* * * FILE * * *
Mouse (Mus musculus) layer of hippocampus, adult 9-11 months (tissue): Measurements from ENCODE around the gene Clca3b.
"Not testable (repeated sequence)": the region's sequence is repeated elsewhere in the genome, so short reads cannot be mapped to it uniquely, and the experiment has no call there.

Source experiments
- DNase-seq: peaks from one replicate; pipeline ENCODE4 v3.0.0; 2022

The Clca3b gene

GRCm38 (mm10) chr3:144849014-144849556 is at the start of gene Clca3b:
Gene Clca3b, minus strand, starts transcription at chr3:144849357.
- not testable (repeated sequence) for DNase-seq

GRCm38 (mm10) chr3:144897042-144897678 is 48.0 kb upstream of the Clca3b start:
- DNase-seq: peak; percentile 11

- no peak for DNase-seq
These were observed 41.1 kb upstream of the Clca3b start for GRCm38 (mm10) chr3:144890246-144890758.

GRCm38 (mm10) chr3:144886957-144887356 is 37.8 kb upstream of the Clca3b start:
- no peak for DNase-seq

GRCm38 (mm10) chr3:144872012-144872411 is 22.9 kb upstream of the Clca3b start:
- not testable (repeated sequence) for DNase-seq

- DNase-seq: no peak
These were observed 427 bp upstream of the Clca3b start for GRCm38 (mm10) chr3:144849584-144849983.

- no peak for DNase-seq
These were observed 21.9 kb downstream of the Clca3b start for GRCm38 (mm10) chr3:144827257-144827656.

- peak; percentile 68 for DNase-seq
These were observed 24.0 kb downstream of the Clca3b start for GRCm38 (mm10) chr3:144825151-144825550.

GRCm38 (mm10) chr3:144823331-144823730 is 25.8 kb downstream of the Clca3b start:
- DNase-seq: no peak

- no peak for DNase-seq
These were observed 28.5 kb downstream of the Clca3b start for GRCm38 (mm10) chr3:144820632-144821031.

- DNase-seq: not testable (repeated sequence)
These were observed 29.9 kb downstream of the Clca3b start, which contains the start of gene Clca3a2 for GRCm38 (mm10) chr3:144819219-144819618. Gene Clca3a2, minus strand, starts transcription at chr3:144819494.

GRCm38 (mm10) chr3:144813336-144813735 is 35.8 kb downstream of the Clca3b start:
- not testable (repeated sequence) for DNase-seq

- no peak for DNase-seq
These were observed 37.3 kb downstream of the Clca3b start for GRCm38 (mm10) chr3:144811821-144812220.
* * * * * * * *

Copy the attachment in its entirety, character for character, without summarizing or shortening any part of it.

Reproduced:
Mouse (Mus musculus) layer of hippocampus, adult 9-11 months (tissue): Measurements from ENCODE around the gene Clca3b.
"Not testable (repeated sequence)": the region's sequence is repeated elsewhere in the genome, so short reads cannot be mapped to it uniquely, and the experiment has no call there.

Source experiments
- DNase-seq: peaks from one replicate; pipeline ENCODE4 v3.0.0; 2022

The Clca3b gene

GRCm38 (mm10) chr3:144849014-144849556 is at the start of gene Clca3b:
Gene Clca3b, minus strand, starts transcription at chr3:144849357.
- not testable (repeated sequence) for DNase-seq

GRCm38 (mm10) chr3:144897042-144897678 is 48.0 kb upstream of the Clca3b start:
- DNase-seq: peak; percentile 11

- no peak for DNase-seq
These were observed 41.1 kb upstream of the Clca3b start for GRCm38 (mm10) chr3:144890246-144890758.

GRCm38 (mm10) chr3:144886957-144887356 is 37.8 kb upstream of the Clca3b start:
- no peak for DNase-seq

GRCm38 (mm10) chr3:144872012-144872411 is 22.9 kb upstream of the Clca3b start:
- not testable (repeated sequence) for DNase-seq

- DNase-seq: no peak
These were observed 427 bp upstream of the Clca3b start for GRCm38 (mm10) chr3:144849584-144849983.

- no peak for DNase-seq
These were observed 21.9 kb downstream of the Clca3b start for GRCm38 (mm10) chr3:144827257-144827656.

- peak; percentile 68 for DNase-seq
These were observed 24.0 kb downstream of the Clca3b start for GRCm38 (mm10) chr3:144825151-144825550.

GRCm38 (mm10) chr3:144823331-144823730 is 25.8 kb downstream of the Clca3b start:
- DNase-seq: no peak

- no peak for DNase-seq
These were observed 28.5 kb downstream of the Clca3b start for GRCm38 (mm10) chr3:144820632-144821031.

- DNase-seq: not testable (repeated sequence)
These were observed 29.9 kb downstream of the Clca3b start, which contains the start of gene Clca3a2 for GRCm38 (mm10) chr3:144819219-144819618. Gene Clca3a2, minus strand, starts transcription at chr3:144819494.

GRCm38 (mm10) chr3:144813336-144813735 is 35.8 kb downstream of the Clca3b start:
- not testable (repeated sequence) for DNase-seq

- no peak for DNase-seq
These were observed 37.3 kb downstream of the Clca3b start for GRCm38 (mm10) chr3:144811821-144812220.